Today’s Daily cartoon cartoon (Trump+$) is by Peter Kuper. Mr. Kuper began contributing to The New Yorker in 2011.  Link to his website here.

 

The Monday Tilley Watch, The New Yorker Issue Of March 25, 2019; Even More George Price; Today’s Daily Cartoonist: Lila Ash

The Cover:

As mentioned here last week, the Brexit-inspired cover, by Mark Ulriksen, was early-released.  Read about it here.

The Cartoonists:

Suerynn Lee‘s work has appeared on newyorker.com;  this is her print debut in the magazine. Ms. Lee is the fifth cartoonist to debut this year, and the twenty-ninth cartoonist brought aboard since Emma Allen took the reins of the cartoon department in May of 2017.

The Cartoons:

A quick tour through the issue and we find Roz Chast’s take on the tale of the Little Red Hen, Lars Kenseth’s commemorative pizza plate, Sophia Warren’s office politics mouse maze, Tom Chitty’s genie who specializes in just one thing, P.C. Vey’s couple’s abrupt waking in the night,  a Will McPhail long-lasting roller coaster, Karen Sneider’s desert island delirium, Frank Cotham’s concerned waiter, BEK’s second-guessing God, Victoria Robert’s juggling husband, Harley Lin’s lawyer, client and rubber band ball… and the aforementioned Ms. Lee, with a drawing of Death and the five second rule. Ms. Robert’s and Mr. Chitty’s drawings are given the most breathing room.

Twelve cartoons; Twenty-one illustrations — approximately five-and-a-half of them are full page.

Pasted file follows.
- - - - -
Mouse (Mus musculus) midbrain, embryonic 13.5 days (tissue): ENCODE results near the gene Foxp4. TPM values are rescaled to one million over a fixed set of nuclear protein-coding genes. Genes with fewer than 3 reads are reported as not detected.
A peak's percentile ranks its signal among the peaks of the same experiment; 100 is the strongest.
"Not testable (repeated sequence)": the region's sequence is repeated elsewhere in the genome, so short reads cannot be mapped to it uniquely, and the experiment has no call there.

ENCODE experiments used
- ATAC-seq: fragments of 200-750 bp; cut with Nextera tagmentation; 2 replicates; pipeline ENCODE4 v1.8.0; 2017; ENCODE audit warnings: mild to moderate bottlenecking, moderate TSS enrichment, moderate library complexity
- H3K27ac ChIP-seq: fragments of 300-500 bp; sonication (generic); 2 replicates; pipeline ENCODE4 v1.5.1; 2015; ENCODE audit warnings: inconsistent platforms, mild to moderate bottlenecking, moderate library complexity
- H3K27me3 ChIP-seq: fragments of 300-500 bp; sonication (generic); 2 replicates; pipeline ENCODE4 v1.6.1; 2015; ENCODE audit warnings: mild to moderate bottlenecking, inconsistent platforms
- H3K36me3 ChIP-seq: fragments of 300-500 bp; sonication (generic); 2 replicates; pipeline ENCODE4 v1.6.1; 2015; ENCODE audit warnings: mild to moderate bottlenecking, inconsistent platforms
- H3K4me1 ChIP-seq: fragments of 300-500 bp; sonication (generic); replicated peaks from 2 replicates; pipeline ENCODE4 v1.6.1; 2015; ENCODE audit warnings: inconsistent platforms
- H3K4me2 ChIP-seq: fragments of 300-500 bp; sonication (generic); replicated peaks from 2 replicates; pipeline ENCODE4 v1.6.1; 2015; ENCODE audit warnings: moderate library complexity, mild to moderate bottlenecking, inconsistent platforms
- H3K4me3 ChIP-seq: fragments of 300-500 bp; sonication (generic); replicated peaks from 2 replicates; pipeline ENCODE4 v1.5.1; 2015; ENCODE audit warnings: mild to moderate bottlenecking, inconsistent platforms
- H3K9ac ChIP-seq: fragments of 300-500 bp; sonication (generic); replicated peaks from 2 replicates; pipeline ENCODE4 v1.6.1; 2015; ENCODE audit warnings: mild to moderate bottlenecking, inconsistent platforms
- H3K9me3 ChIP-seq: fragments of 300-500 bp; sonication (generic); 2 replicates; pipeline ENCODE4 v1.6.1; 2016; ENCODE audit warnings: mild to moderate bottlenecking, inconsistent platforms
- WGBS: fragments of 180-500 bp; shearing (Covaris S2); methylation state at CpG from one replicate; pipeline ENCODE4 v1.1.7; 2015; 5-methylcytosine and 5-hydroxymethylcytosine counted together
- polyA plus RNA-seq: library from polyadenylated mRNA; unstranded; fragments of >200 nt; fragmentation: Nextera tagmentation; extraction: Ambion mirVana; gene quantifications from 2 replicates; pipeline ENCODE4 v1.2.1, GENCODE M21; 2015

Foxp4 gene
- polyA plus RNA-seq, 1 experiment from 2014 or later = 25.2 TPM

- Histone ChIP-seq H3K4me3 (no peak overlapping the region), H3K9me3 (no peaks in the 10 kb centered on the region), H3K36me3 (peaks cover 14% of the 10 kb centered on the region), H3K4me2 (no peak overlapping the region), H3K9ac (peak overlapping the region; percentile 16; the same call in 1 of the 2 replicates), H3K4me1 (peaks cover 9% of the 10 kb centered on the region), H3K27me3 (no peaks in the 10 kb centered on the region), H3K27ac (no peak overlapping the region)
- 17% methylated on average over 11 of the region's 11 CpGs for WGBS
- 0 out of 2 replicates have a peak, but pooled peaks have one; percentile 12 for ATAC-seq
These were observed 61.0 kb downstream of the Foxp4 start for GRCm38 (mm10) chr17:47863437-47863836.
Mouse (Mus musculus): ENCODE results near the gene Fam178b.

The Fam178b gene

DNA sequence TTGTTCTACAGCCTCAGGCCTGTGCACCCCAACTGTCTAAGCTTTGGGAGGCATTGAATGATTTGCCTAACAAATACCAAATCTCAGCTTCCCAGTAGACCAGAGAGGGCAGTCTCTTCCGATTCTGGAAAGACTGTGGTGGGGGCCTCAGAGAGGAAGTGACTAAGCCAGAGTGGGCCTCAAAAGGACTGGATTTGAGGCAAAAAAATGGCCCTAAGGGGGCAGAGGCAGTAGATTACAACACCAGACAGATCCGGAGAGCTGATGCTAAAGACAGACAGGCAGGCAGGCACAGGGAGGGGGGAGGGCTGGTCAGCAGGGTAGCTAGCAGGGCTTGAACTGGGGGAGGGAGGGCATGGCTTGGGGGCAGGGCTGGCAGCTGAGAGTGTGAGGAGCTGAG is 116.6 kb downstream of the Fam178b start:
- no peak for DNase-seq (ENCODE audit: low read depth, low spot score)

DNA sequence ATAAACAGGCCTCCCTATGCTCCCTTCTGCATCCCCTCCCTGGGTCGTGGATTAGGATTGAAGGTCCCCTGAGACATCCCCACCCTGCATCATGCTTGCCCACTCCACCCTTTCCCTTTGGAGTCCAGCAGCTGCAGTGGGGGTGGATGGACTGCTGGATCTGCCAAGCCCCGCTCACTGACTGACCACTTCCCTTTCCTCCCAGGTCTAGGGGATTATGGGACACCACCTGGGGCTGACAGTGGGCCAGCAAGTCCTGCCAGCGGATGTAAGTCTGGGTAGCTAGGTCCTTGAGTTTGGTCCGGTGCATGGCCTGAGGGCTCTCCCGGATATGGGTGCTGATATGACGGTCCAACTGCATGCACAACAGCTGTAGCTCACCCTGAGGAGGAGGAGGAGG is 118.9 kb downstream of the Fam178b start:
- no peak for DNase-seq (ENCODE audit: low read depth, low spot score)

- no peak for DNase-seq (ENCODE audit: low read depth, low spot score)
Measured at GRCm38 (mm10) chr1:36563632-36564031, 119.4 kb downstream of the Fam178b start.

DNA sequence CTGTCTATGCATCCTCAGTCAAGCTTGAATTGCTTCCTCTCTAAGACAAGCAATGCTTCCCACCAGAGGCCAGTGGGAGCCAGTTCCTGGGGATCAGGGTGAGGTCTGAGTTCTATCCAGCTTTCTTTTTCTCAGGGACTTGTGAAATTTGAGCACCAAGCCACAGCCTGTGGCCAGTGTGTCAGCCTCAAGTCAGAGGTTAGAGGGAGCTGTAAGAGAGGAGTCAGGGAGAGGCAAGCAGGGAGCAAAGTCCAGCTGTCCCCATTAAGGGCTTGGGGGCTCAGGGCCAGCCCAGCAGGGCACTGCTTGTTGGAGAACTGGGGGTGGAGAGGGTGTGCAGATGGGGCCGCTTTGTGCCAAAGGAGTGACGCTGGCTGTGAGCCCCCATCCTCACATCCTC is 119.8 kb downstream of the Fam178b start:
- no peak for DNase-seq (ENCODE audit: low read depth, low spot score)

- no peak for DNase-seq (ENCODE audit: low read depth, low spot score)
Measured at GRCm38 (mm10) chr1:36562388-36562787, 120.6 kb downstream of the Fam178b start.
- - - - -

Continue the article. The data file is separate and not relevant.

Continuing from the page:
_____________________________

Rea Irvin’s Talk masthead masterpiece is still in mothballs. Here’s some reading material about it, and below is what it looks like.

____________________

Even More George Price

Attempted Bloggery continues its Price Fest, with close-up looks at the artist’s originals. See it here!

I’ve always found Price’s split lines intriguing. Sorry I never had the opportunity to ask him about his style.  I only was in the same room (an office) with him once, ages ago — unfortunately it wasn’t the time or place to start asking questions.

____________________

Today’s Daily Cartoon/Cartoonist

Today’s Daily cartoon, regarding twenty somethings, is by Lila Ash.  Ms. Ash began contributing  to The New Yorker in December of 2018. Link here to her website.

 

 

 

 

Personal History: Holding

I happened upon a paper-clipped bunch of pages today in the Spill‘s archives that I’d completely forgotten about. The very first page, from late 1980, appears above.  It comes as news to me thirty-nine years later that I made a list of drawings that were being held by The New Yorker